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As someone living with cold agglutinin disease (CAD), I was prescribed folic acid and not folate. The one thing CAD patients have in common is we have likely been prescribed folic acid; yet, some instead take folate. To make it even more confusing we are all prescribed different amounts. And even still some are also told to take magnesium, zinc, and many other supplements.

I belong to a group of people with CAD, and we share and often rely on each other since there is little support out there for this rare disease. They are so very helpful, and I am thankful that it exists. As we all have different situations, and we are all seen by different doctors around the world, we are all told something different. It can be confusing and frustrating.

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Not me. I have only been told to take 1 mg of folic acid. That dosage was too high and made me feel sick. It gave me heavy eye pressure and made my head hurt. I did eventually figure out the level I can handle—800 mcg.

It could be because so much of our food is fortified with folic acid that I already get enough, and the supplement just pushes me a bit too far over.

This topic has become a neverending discussion. Since we are all anemic, we are all prescribed vitamin B9 for red blood cell formation. Our bodies prematurely destroy our red blood cells, and this helps us. My assumption has been that they are the same, but are they?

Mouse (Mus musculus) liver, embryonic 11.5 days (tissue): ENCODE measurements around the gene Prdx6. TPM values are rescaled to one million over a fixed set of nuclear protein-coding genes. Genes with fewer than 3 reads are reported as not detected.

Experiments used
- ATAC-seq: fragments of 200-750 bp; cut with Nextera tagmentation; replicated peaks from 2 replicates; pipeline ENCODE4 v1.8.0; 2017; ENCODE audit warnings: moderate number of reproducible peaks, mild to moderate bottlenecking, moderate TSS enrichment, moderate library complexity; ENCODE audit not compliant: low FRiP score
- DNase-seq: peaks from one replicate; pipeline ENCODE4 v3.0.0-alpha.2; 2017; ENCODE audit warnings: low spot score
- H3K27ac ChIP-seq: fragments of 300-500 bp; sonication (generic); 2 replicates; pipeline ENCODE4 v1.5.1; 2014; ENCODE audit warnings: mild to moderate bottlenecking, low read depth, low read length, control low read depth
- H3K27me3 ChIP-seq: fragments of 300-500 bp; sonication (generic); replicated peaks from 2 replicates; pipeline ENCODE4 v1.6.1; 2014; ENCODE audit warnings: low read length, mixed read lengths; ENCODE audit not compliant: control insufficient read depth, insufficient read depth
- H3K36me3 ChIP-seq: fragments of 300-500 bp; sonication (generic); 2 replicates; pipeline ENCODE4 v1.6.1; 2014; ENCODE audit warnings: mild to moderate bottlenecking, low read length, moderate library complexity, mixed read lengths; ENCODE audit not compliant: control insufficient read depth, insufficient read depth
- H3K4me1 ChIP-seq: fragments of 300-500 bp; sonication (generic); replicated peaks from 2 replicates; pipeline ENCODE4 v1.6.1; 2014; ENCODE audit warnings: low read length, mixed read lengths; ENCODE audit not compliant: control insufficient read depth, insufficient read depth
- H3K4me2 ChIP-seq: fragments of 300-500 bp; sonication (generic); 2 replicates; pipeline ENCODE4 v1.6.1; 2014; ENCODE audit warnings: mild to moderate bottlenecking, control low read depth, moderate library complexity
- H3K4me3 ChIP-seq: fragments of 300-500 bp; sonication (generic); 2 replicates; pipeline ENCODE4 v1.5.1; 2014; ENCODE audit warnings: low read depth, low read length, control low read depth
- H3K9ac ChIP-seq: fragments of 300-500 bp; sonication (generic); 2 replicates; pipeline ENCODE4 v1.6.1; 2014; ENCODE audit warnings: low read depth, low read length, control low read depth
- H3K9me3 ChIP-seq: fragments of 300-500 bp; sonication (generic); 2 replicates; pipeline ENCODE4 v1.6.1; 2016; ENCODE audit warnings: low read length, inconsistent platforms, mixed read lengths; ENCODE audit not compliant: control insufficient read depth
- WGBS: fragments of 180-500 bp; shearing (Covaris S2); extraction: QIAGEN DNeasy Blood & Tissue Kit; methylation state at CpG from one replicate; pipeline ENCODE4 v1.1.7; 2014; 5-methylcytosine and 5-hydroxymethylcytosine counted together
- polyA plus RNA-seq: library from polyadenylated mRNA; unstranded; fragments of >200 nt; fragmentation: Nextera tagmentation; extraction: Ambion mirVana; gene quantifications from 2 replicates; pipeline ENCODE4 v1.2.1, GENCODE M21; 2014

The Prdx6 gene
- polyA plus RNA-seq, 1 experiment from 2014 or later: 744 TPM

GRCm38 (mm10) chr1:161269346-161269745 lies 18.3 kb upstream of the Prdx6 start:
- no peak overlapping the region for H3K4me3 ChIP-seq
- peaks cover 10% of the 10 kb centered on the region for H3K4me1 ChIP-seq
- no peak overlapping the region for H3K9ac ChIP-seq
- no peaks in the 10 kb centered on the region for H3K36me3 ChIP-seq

There has been evidence that they differ just enough in how the body processes them that it can have an overall difference in your health. And to make it worse, it all depends on your genes. The study is new enough that it states most doctors and nutritionists are not even aware of it.

Folate is found in lots of different foods, many of which I eat daily such as broccoli, spinach, nuts, bananas, fruit juices, fruits, and nuts. However, folic acid is the synthetic form that I am prescribed. It is this form that can cause a buildup in your body and ultimately do more harm than good. I’m learning how folic acid intake can exceed my body’s capacity to handle the overload. A primary concern is that excessive amounts can tax my liver.

Since I have been taking folic acid every day for over 2 years, I find this to be very concerning. One of those health concerns is an increased risk of cancer.

My family is full of cancer. Every single child of the 7 on one side of my family has or has died of cancer. Another article that backs this up is from the National Institute of Health (NIH). The NIH’s study was specific to prostate cancer, and it focused on the concerns of fortified foods and the uptick in that specific disease.

Nonetheless, the less the last thing anyone wants to do is increase their risks, especially since many of the secondary diseases associated with CAD are different forms of cancer. Another concern is that older adults taking more than 400 mcg of folic acid daily experienced faster cognitive decline than those that didn’t supplement.

Conversely too little folic acid can have worrisome results as well. So, what do we do? As a person with CAD, I require folic acid or folate to keep my body making blood cells to support my bone marrow.

This is an important conversation I must have with my hematologist. I don’t usually do anything without speaking with him first but there are some serious red flags here that warrant, I believe, an increase in folate from foods, and perhaps I need to change the supplement I am taking.